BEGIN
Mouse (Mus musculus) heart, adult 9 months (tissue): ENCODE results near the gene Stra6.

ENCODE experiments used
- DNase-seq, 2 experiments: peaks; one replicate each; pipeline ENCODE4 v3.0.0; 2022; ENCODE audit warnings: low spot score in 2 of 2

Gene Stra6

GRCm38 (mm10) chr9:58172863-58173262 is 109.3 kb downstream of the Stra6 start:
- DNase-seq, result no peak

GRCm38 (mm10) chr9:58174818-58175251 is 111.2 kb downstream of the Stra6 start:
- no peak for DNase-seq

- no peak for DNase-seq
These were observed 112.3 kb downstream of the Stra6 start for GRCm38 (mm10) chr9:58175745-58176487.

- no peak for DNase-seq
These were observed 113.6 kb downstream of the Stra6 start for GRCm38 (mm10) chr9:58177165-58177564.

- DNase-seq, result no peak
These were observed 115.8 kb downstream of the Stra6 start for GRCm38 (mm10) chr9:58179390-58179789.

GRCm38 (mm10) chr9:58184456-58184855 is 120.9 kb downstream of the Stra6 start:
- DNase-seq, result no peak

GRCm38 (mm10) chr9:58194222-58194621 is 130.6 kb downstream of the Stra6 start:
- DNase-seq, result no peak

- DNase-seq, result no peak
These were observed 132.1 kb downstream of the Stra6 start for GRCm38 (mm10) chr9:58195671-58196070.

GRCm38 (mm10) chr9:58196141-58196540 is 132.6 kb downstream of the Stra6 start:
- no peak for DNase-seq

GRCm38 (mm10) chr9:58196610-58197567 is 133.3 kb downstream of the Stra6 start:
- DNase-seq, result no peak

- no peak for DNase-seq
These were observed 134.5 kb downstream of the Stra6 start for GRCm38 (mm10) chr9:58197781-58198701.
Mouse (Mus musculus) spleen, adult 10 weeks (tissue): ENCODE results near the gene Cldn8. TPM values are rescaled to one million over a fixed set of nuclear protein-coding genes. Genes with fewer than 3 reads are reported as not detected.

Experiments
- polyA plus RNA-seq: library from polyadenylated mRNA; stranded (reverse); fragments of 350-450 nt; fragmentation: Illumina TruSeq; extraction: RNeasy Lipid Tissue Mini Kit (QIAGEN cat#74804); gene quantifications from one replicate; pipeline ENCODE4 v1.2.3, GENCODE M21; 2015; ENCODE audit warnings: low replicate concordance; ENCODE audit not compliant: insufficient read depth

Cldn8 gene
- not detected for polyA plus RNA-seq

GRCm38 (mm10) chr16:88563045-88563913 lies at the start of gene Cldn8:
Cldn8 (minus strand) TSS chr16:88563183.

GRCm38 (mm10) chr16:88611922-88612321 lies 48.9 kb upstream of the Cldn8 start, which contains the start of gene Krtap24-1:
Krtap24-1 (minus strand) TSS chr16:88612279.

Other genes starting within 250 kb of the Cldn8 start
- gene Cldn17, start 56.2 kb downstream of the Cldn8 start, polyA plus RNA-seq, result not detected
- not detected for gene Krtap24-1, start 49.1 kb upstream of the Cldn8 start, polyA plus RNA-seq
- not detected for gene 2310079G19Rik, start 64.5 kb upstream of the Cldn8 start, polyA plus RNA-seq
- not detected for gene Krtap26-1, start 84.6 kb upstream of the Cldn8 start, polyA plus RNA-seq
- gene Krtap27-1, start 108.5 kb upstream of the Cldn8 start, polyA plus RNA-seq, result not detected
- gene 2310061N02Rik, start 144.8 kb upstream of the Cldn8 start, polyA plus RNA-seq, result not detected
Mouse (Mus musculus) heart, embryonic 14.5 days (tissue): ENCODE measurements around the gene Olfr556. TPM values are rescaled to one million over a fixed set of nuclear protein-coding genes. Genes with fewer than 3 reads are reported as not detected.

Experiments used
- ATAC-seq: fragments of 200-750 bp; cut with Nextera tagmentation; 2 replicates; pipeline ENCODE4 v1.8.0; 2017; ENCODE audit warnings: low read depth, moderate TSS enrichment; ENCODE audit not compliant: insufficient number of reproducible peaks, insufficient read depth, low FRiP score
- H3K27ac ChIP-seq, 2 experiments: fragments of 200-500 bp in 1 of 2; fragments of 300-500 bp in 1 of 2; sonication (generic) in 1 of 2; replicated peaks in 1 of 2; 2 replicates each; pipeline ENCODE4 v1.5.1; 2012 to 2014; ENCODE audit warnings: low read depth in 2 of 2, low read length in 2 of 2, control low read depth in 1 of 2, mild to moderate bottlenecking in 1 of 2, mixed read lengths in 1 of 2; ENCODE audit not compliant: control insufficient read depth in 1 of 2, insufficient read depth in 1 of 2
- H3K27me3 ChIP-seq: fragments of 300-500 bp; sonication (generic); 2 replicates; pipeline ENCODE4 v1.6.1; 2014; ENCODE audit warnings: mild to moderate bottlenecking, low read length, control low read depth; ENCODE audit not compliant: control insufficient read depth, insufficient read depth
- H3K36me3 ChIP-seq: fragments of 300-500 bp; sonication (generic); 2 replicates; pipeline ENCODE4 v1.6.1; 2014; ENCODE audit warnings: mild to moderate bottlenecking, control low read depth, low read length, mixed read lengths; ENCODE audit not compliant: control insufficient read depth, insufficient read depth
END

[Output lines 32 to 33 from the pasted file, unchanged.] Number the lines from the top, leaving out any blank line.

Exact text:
GRCm38 (mm10) chr16:88563045-88563913 lies at the start of gene Cldn8:
Cldn8 (minus strand) TSS chr16:88563183.